Coffy (1973) - Pam Grier is an energetic lead, but I don't find the blaxploitation milieu of urban America that interesting.

The Crazy World of Julius Vrooder (1974) - Idiotic military-mental home com from Playboy.

Thieves Like Us (1974) -Robert Altman does a Corman-style gangster pic, slowly and plainly, plus it is set in what looks like Wicklow.

Nashville (1975) - Is it supposed to be a spoof? It feels like Altman is ripping the piss out of the country scene, in a way that  feels rather nasty.

The Man in the Glass Booth (1975)  - A great Maximillian Schell performance as a Jewish concentration camp survivor mistaken as  a Nazi can't help this adaptation of a Robert Shaw novel/play feel like a TVM. Schell's own Der Fussganger (1973) is basically the German flipside to this, but Glass Booth is much better.

Foes (1977) - Dreadful psychedelic semi-docudrama on UFOs with MacDonald Carey It only got a release theatrically in Britain.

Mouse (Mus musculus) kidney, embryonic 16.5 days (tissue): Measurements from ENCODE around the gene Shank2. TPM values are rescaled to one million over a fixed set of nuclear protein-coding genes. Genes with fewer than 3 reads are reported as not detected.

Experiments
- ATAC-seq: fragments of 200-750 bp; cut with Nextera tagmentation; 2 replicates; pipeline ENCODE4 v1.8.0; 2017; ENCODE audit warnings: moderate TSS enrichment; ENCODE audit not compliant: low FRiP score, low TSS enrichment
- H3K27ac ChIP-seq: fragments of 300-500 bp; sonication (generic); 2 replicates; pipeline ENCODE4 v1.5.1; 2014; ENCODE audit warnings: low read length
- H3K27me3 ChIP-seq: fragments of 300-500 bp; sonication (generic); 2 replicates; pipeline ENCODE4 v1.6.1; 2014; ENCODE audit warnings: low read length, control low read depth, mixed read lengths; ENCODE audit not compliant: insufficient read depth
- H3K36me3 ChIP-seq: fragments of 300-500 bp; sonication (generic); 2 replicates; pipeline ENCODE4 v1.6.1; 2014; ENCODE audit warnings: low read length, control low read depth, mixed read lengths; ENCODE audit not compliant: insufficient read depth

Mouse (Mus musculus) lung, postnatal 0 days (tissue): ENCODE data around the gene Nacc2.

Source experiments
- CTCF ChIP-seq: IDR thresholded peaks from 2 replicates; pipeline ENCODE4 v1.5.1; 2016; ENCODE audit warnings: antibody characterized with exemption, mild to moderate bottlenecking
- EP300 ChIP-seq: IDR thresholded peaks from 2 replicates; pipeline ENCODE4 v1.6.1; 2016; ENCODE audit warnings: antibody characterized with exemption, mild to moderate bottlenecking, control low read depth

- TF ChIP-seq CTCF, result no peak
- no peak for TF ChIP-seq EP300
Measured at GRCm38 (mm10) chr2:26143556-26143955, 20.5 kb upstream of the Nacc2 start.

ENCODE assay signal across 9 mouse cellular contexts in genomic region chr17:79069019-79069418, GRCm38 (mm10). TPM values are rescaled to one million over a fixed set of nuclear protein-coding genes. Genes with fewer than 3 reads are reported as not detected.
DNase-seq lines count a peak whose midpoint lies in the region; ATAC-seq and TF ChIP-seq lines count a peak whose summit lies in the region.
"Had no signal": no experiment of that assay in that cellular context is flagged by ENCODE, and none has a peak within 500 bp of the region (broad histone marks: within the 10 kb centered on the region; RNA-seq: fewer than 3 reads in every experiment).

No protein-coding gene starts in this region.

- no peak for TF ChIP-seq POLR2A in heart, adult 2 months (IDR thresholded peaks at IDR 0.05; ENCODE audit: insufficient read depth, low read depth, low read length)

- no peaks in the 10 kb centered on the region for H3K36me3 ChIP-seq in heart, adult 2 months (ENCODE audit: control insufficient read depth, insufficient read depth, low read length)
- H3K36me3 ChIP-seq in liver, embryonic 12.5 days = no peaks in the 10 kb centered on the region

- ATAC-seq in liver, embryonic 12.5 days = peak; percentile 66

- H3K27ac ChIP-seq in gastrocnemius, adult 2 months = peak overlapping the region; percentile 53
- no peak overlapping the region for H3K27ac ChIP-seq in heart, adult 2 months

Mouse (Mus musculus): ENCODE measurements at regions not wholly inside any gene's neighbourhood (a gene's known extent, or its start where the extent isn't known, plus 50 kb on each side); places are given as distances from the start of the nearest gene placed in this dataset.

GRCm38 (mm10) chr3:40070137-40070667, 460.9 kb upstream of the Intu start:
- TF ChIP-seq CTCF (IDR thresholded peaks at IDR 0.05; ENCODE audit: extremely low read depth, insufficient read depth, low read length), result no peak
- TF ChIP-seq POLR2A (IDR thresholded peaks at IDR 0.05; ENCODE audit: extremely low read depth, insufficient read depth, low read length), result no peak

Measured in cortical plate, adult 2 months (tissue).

Bobby Deerfield (1977) - A 40s romance for the New Hollywood era. Pacino is out of his depth amongst the continental aristocracy.

Angela (1977) - Like the Lana Turner vehicle Bittersweet Love the same year, this is a dreadful incest romance with Sophia Loren and her son Steve Railsback.

Target of an Assassin (1977) - Thought I saw this before, but this is a forgettable Anthony Quinn vehicle shot in South Africa by Peter Collinson.

The Stickup (1977) - Dreary, small The Sting imitation with David Soul and regular Britcom face Johnnie Wade, plus the likes of Liz Smith. Female lead Pamela McMyler does a dodgy Irish accent.

Girlfriends (1978) - Interesting, somewhat overlooked feminist feature. Youth Melanie Mayron tries to date the ancient-even-then Eli Wallach. Not my thing, but it's not bad.